- Antelope Canyon: A slot canyon renowned for its exquisite beauty and swirling patterns formed by thousands of years of water erosion. Divided into Upper Antelope Canyon and Lower Antelope Canyon. To visit you must book and pay for a tour (ideally in advance as they fill up quickly). We opted to explore the slot canyons in nearby Buckskin Gulch instead, but many people rave about this experience!
- Horseshoe Bend: A mesmerizing natural wonder located near Page, Arizona, where the Colorado River curves gracefully, creating a distinctive horseshoe-shaped bend amidst the stunning red rock cliffs and canyons. There is a $10 entrance fee (not covered by any National Park passes) and you can expect this to be VERY busy. We recommend hiking out to the left or right of the main viewpoint to enjoy the views with some peace and quiet.
- Glen Canyon Dam: Situated on the Colorado River in northern Arizona, this stands as a remarkable engineering feat, forming Lake Powell and providing hydroelectric power, water storage, and recreational opportunities in the surrounding area. Visit the Glen Canyon Dam Overlook, The Glen Canyon Dam Bridge, and Carl Hayden Visitor Center!
- Grand Canyon National Park: Showcases the immense beauty and geological grandeur of the massive canyon carved by the Colorado River over millions of years, offering breathtaking vistas, hiking trails, and an unparalleled outdoor experience. A destination that truly took our breath away.
- Lees Ferry: a historic site where pioneers and explorers once crossed the Colorado River, serving as a crucial river crossing point and now offering opportunities for boating, fishing, and enjoying the scenic beauty of the area. This area offers great hiking and you can also watch rafting trips as they embark on their journey to the Grand Canyon.
- Colorado River: The Colorado River is a mighty and iconic river that winds its way through the southwestern United States, carving deep canyons and providing a lifeline to the arid landscapes of the region, including its crucial role in the formation of the Grand Canyon.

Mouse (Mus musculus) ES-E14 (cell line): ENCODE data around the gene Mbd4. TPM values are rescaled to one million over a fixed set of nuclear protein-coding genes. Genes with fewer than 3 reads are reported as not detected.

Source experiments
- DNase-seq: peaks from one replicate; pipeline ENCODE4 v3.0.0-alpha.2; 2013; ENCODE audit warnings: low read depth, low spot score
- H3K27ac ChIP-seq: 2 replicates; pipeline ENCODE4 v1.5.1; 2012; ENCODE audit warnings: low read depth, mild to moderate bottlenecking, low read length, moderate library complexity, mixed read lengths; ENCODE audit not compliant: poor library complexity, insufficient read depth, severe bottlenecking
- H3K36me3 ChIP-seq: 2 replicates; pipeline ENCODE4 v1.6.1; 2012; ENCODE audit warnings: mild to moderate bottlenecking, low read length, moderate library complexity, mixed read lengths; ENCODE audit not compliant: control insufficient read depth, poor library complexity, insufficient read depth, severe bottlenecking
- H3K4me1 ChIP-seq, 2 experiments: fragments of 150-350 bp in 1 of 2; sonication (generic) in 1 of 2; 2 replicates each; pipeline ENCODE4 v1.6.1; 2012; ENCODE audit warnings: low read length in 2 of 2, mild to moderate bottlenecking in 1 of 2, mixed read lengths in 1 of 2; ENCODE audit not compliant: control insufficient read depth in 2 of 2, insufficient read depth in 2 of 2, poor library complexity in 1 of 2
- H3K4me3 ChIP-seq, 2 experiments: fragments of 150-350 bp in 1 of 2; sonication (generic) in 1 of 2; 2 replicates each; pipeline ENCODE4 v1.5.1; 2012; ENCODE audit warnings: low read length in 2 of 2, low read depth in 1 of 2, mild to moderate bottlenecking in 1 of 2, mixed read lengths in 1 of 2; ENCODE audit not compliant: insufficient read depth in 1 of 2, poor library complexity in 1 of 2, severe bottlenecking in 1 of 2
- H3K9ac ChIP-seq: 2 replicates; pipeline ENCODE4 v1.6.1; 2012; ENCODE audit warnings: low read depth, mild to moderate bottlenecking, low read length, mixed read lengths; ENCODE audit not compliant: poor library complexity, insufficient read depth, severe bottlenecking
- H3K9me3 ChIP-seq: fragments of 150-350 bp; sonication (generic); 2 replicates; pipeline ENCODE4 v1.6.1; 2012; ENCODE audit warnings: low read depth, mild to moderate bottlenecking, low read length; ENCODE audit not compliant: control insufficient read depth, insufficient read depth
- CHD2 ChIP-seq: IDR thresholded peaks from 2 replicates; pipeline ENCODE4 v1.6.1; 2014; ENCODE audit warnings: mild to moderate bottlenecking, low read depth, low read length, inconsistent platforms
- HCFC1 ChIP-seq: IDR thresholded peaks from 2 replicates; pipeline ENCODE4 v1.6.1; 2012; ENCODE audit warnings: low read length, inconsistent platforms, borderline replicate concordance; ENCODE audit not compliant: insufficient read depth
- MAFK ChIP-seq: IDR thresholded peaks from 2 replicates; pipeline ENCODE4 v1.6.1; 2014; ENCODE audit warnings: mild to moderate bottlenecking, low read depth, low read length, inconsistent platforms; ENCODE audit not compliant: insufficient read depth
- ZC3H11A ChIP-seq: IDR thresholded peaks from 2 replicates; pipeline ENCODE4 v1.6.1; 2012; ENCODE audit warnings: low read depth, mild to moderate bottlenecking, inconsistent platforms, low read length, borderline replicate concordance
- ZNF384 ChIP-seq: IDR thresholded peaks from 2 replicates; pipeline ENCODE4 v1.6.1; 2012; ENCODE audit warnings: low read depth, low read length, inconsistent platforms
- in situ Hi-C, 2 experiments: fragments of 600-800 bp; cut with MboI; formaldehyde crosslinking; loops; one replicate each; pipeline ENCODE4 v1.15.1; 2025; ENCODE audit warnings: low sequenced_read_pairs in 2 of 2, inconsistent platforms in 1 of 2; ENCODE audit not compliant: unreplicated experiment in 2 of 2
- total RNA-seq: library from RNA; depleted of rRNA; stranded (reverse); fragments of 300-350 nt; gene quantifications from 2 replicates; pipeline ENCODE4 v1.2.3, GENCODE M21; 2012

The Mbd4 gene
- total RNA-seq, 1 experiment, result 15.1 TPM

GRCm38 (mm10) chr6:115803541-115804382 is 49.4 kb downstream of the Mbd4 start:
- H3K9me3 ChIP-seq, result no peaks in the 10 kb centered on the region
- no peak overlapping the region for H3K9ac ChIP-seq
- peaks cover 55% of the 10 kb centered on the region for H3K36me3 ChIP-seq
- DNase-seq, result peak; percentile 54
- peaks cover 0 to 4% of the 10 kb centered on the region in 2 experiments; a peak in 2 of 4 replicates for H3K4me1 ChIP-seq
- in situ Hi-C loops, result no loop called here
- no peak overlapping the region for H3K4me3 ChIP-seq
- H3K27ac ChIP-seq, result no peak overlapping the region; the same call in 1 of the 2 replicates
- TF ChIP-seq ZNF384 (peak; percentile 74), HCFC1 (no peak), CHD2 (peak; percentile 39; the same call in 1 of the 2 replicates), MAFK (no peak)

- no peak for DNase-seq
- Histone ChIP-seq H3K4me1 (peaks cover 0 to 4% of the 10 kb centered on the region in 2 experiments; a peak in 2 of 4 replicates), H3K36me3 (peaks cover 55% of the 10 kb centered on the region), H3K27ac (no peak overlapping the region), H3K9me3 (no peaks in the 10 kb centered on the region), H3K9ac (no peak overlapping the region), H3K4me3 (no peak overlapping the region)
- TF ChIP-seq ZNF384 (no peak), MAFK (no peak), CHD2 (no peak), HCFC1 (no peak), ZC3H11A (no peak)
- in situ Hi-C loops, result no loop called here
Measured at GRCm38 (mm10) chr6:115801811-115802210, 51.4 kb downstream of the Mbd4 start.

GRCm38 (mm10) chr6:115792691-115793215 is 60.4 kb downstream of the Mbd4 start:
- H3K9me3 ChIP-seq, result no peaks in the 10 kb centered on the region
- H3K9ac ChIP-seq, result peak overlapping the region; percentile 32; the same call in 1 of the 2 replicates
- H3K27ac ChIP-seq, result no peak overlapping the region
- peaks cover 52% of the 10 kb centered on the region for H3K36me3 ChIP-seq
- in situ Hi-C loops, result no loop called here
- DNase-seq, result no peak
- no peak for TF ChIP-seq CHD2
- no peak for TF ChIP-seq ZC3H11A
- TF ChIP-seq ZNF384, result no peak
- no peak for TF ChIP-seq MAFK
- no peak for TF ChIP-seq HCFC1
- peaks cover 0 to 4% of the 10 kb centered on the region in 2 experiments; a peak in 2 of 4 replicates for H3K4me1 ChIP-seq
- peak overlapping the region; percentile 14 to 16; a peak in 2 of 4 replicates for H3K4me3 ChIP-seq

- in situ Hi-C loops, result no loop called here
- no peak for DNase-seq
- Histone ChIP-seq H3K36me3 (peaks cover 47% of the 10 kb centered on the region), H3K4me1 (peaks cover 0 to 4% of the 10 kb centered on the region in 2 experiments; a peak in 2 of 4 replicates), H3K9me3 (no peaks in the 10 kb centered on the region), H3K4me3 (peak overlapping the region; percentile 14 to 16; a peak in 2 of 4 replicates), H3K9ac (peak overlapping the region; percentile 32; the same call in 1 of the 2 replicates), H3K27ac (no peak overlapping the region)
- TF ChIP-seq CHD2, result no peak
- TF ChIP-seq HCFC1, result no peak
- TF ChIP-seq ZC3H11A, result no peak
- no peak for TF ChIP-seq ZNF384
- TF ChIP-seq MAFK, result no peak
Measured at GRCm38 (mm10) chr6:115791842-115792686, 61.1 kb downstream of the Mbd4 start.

- Navajo Nation: Spanning portions of Arizona, Utah, and New Mexico, is a sovereign Native American territory that encompasses stunning landscapes, including parts of the Grand Canyon and areas of cultural significance, providing the opportunity for a rich cultural experience and the chance to explore the Navajo people’s heritage and traditions. When driving to Lake Powell from the south you will pass through parts of the Navajo Nation.
- Popular Guided Tours & Activities in The Page Arizona/ Lake Powell area:
Other Nearby Destinations For Your Road Trip or RV Adventure
- Monument Valley (2 hours east): Backdrop to the iconic scene from Forest Gump
- Grand Staircase-Escalante National Monument (30 minutes – 4 hours, depending on where you explore). Home to remote hikes, waterfalls, and slot canyons amidst a colorful landscape
- Zion National Park (2 hours northwest): Amazing hiking, climbing, and canyoneering with stunning canyon views
- If you are headed north from Lake Powell and have time for an extended trip, we highly recommend exploring some of the other great National Parks in Utah as well (Arches National Park, Capitol Reef National Park, Canyonlands National Park, and Bryce Canyon National Park)
Read More with our guides to Utah’s National Parks:
- Hiking the Syncline Loop in Canyonlands National Park
- Hiking The Needles in Canyonlands National Park
- Best Places To See Sunrise in Arches National Park
- Complete Guide to Devil’s Garden in Arches National Park
- Guide to the Fiery Furnace in Arches National Park
PLAN YOUR MOST EPIC RV TRIP
One of the best ways to boost the benefits of travel and vacation is by combining it with the restorative powers of nature! Camping, RVing, and glamping can be great ways to do this, and can often be very cost-effective as well!
If you are looking for the perfect one-stop shop for comparing RV parks and glamping options and prices with instant booking, we highly recommend Campspot.
Looking to rent an RV? Consider renting one through RV Share. You can search for availability near you or your destination and explore a variety of RVs! We used this service when renting out our Casita and found them to be high quality and easy to use!